The first line of the final stanza unifies the entire poem. Within the paradox of keeping steady by shaking, we find an explanation of the seemingly opposed forces of life and death. The "shaking" is both the fear of accepting mortality and the ecstasy of absolute openness to experience. The point where fear and ecstasy meet, where logic becomes vision, where death changes to life, is the point on which we must balance. Because we are alive, we must deal with the physical part of nature. Because we are human beings, we must transcend the physical and experience the vision of our interconnection with all living things. Within this vision we perceive that " [W]hat falls away is always. And is near." What dies is perpetuated by the cycle of life, so that the worlds of the living and the dead are never fully separate. In this last stanza is the final meaning of "The Waking."

We are still somehow removed from the effect of Roethke's poem. We must return to the harmony of its form and content. Ultimately, we perceive the poem as we would a piece of music, not in its themes and philosophy, but in the blending of sound, tone, movement, and recurring motifs. When we join this to the metaphor, we sense something of the beauty and complexity of Roethke's poem. It is as vibrant and fragile and mysterious as the circle of our lives--birth and decay, life and death--that inspired this poem.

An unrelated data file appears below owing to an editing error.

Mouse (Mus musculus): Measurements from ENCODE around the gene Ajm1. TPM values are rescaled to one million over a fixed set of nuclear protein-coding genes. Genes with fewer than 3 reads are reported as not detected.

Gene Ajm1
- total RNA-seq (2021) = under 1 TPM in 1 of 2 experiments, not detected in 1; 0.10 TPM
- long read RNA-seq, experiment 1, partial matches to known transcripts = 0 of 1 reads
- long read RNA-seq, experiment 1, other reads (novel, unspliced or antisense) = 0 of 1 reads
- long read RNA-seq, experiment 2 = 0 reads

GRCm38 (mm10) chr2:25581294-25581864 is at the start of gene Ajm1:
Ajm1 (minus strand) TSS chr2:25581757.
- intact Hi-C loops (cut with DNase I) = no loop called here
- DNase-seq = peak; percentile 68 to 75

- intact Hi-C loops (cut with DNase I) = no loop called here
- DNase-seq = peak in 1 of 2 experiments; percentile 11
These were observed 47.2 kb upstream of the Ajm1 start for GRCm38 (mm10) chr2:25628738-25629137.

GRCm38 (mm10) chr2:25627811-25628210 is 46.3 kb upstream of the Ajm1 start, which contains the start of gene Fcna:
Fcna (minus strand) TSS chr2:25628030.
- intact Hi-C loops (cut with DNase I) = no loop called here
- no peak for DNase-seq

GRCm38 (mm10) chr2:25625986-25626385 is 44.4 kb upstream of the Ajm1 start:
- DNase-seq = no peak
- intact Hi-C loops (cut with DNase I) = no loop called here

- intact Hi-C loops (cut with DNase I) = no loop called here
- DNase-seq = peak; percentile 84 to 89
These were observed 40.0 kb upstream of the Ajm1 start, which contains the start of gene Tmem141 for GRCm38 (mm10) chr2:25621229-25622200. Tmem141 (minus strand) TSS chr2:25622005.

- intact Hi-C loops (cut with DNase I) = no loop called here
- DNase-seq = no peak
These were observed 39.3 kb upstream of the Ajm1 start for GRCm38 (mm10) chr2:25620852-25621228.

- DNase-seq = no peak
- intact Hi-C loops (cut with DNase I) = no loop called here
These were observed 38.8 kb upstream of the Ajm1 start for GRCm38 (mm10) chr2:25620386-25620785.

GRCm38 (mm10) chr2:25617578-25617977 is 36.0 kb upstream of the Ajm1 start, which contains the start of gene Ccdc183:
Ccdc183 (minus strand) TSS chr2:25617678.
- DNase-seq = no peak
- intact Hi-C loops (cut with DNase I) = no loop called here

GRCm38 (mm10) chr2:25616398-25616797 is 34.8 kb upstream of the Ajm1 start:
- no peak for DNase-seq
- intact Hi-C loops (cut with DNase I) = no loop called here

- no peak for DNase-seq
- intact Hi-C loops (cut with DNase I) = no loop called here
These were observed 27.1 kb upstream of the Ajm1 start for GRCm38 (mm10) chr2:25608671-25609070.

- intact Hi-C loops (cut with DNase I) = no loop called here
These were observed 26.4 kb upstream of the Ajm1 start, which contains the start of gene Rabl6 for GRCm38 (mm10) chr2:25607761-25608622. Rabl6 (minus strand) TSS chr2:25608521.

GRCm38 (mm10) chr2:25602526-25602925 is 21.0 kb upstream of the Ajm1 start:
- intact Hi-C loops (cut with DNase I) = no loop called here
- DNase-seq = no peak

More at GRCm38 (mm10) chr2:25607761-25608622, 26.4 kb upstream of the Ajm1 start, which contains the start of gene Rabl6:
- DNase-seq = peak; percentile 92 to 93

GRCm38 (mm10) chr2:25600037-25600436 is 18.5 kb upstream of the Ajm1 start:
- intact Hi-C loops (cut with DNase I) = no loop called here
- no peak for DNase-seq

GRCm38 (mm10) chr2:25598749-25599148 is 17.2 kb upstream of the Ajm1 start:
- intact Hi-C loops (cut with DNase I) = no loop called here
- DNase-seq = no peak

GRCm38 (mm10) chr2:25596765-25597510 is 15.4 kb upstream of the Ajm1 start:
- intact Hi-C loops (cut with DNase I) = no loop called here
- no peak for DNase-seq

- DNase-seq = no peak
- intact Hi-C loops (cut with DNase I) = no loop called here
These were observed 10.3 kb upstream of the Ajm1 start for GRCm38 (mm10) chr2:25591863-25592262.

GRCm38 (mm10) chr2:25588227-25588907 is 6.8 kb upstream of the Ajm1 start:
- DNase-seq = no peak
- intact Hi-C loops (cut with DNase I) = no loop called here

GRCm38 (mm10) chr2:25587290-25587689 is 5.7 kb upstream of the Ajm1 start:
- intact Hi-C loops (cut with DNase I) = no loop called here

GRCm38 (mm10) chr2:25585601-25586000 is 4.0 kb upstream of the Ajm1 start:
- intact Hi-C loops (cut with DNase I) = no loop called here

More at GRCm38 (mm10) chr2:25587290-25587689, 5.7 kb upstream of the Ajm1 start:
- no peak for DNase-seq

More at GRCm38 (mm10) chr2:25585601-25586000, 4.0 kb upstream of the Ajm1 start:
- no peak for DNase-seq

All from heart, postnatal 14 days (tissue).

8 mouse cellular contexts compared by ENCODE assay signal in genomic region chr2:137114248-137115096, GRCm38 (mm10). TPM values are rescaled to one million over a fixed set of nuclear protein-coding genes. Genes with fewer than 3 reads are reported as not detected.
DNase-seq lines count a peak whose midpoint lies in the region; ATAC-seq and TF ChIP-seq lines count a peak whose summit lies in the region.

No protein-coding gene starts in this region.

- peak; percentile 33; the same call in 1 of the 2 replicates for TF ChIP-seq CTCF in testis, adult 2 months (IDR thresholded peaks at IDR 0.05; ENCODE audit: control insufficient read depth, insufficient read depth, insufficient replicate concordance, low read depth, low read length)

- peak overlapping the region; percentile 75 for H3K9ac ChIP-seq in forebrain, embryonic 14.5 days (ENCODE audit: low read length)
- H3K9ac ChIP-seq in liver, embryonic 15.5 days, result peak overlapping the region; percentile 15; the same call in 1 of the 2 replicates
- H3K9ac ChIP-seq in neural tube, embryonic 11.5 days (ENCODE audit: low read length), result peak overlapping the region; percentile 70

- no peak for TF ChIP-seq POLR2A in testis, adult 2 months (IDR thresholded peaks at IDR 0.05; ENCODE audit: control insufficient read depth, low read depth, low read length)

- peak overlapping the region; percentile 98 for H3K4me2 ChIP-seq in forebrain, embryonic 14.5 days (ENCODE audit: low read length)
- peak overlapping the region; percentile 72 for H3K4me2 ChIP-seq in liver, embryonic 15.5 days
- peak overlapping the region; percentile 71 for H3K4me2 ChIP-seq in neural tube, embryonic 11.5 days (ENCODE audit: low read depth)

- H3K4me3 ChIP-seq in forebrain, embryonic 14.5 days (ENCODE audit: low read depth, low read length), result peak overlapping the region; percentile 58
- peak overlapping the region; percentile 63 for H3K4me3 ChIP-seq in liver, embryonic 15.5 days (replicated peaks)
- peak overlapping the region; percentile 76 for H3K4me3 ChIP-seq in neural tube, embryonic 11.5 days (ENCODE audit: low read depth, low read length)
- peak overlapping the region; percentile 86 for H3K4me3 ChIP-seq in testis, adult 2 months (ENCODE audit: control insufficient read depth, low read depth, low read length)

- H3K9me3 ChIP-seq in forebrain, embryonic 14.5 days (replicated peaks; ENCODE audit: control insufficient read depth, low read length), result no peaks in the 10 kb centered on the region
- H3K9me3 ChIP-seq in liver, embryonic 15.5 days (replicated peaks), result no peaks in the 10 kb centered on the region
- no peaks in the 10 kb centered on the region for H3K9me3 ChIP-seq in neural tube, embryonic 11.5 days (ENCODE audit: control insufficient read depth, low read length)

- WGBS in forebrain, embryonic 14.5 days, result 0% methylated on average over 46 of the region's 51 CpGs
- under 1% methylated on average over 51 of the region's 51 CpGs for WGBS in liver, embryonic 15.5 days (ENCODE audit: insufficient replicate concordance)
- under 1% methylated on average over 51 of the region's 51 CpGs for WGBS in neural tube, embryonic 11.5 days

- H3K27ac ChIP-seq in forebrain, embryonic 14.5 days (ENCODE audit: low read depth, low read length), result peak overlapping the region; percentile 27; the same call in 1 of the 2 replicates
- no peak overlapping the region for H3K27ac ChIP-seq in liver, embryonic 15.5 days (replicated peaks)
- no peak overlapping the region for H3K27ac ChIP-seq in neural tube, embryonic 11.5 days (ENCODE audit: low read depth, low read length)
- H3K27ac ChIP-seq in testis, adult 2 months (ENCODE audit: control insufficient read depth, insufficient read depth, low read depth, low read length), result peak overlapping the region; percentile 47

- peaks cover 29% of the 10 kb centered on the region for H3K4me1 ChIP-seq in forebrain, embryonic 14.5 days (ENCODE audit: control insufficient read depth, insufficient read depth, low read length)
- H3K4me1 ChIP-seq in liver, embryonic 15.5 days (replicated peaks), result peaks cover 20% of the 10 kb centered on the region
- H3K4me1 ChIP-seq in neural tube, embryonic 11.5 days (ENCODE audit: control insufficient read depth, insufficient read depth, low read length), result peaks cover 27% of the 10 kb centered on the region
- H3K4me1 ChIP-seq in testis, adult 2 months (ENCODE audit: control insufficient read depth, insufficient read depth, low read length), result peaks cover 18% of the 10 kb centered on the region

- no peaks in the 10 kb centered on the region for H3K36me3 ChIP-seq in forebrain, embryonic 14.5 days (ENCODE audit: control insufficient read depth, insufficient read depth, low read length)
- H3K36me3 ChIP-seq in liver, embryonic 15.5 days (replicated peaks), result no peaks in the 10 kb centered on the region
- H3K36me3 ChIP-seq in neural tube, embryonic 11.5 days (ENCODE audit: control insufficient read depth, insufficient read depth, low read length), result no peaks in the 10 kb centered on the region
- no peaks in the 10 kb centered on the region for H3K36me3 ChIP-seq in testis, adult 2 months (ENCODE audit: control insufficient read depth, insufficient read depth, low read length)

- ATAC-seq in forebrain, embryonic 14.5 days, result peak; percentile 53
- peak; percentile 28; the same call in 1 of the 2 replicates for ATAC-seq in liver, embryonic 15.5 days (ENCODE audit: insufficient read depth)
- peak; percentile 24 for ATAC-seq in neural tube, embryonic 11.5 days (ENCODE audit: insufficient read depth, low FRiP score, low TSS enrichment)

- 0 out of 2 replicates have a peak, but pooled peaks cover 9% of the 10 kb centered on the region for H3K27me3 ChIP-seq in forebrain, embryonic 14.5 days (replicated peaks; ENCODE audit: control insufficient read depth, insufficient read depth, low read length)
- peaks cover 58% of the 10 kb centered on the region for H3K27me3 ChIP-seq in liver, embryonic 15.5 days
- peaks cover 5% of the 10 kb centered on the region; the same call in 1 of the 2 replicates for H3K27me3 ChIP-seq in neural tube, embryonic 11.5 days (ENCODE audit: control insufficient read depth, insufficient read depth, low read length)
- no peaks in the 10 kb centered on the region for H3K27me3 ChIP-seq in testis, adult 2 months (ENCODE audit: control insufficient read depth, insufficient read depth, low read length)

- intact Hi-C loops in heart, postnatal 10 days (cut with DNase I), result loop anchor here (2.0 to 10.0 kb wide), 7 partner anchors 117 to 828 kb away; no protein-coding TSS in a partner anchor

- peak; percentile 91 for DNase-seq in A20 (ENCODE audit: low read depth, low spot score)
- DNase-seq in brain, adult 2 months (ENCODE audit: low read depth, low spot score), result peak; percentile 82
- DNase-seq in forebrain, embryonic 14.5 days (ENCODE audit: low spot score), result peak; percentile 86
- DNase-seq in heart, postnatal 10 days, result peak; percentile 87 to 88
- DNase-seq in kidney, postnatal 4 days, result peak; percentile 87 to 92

Blessing, Richard Allen. Theodore Roethke's Dynamic Vision. Bloomington: Indiana UP, 1974.

Bowers, Neal. "Roethke's `The Waking.'" Explicator 40.3 (1982): 51-53.

Kalaidjian, Walter B. Understanding Theodore Roethke. Columbia: U of South Carolina P, 1987.

Parini, Jay. "Blake and Roethke: When Everything Comes to One." Theodore Roethke. Ed. Harold Bloom. New Haven: Chelsea House, 1988.

Wolff, George. Theodore Roethke. Boston: Twayne, 1981.


By SUSAN PINKUS, West Vancouver, B.C.

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Source: Explicator, Summer92, Vol. 50 Issue 4, p241, 4p.